How The IRS Taxes Gambling Winnings: A Beginner’s Guide

Editor’s note: The following is not to be construed as tax advice. Always consult a tax professional before filing.

Gambling has begun to proliferate throughout the US. Sports betting in particular has taken off in multiple states. And with the expansion of gambling comes (hopefully) a flurry of wins for new and seasoned gamblers alike. 

If you’re lucky enough to win any amount of money gambling–whether it’s at a casino, a sportsbook, or elsewhere–it’s important to brush up on tax laws. Gambling winnings are taxable income, but they aren’t subject to the same tax rules as your normal income. 

Though they can seem a bit daunting at first, taxes on gambling winnings are fairly easy to understand with a little help. Here’s a top-level guide that can help you get started. 

All Gambling Winnings Are Taxable

Yes, all of them. Fantasy football winnings, slot machine jackpots, scratch-off tickets, poker tournament payouts…it’s all taxable. 

Essentially, anything you win from a game of chance is subject to be taxed. One common misconception is that winnings are only taxable beyond a certain threshold. This is untrue. Instead, gambling institutions (casinos, race tracks, sportsbooks, etc.) have thresholds that determine when they issue you specific tax forms.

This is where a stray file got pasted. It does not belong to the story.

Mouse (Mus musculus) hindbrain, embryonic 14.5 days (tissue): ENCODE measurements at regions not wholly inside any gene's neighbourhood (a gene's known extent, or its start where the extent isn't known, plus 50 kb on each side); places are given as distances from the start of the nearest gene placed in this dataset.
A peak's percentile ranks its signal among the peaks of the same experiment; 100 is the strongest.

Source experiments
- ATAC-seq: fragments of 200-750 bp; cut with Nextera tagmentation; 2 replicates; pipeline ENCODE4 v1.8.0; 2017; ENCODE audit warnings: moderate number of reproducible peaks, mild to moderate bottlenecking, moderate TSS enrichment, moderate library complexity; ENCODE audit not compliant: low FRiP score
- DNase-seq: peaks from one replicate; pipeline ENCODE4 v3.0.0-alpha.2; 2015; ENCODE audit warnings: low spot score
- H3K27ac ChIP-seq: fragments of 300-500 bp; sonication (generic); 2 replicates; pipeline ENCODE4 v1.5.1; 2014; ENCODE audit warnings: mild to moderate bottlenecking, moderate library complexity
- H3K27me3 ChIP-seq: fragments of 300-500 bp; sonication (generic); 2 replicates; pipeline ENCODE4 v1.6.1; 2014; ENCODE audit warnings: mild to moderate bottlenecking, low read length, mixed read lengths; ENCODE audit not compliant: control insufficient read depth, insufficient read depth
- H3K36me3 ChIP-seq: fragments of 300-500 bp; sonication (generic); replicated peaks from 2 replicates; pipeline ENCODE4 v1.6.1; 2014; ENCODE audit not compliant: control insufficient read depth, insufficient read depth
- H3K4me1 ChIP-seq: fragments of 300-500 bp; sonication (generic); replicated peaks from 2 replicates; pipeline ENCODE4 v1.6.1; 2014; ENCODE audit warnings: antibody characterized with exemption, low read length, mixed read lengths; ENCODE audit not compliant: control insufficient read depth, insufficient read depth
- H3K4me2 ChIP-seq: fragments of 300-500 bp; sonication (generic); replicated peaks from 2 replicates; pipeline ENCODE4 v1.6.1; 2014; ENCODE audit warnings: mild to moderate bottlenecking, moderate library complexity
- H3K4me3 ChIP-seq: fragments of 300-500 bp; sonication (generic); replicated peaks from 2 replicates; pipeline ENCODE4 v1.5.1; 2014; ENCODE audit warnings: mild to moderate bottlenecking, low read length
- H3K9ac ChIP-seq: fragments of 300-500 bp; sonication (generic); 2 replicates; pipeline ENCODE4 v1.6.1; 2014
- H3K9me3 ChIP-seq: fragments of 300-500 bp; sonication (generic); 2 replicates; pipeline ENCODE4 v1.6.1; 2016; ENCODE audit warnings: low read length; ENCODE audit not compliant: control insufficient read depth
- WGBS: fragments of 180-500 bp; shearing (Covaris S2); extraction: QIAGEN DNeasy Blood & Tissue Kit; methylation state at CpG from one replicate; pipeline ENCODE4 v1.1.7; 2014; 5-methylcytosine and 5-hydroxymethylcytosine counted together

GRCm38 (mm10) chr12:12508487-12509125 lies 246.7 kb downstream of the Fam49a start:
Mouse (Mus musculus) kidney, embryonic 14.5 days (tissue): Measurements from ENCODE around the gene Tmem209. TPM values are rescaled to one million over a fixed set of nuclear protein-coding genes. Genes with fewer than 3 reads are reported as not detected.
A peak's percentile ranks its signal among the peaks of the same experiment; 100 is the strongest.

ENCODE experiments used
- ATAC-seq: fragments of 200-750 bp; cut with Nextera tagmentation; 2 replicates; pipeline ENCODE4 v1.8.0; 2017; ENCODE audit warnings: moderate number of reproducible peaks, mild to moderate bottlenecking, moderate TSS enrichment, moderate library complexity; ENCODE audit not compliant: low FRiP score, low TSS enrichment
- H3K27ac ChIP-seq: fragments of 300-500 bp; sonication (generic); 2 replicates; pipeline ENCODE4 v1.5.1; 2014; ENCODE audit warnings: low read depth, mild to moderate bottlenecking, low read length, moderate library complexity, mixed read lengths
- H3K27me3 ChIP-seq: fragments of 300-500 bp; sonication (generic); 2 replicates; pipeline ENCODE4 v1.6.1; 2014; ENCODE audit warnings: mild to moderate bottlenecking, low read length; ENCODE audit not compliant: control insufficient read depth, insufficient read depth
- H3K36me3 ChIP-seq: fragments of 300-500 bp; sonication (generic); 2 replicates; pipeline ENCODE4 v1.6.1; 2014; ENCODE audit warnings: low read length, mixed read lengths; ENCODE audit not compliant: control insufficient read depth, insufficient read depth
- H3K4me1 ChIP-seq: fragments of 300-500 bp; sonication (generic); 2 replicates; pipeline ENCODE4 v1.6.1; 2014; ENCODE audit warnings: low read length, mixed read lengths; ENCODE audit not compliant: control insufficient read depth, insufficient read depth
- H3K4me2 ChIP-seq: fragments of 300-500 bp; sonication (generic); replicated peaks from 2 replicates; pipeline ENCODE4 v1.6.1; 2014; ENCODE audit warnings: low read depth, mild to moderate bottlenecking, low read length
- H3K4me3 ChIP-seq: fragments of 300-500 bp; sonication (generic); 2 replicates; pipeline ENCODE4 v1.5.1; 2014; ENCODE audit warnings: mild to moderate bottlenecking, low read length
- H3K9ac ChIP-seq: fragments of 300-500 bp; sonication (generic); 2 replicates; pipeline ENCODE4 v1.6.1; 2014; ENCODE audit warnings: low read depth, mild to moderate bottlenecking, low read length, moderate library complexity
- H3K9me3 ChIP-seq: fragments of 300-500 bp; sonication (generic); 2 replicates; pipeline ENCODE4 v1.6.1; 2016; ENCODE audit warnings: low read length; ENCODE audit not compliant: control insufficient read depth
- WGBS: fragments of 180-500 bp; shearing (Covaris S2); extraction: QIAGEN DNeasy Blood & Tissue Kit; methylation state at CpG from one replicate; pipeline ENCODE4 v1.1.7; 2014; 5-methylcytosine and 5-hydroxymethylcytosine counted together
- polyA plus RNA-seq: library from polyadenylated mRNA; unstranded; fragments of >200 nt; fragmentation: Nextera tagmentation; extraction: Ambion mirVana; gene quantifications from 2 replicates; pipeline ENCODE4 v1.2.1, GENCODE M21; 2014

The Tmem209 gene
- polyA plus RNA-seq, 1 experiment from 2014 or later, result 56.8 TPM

To put it simply, whether you win $100 or $10,000, you need to pay taxes on those winnings

In most cases, federal taxes on gambling winnings are 24%. Penalties can apply if you pay late or don’t report the winnings, though, so be diligent about tracking and reporting your earnings. 

Form WG-2 For Big Wins

If you hit a big win, most gambling establishments will automatically give you a W2-G tax form. The threshold for receiving a Form W2-G varies based on the type of gambling and the amount you won. Here are the thresholds:

  • Sports betting and fantasy sports (DFS included): $600
  • Bingo and slot machines: $1,200
  • Keno: $1,500
  • Poker tournaments: $5,000

Table games–blackjack, craps, sic bo, baccarat, etc.– are exempt from Form W2-G rules. You still need to report your winnings, but you won’t receive a special form.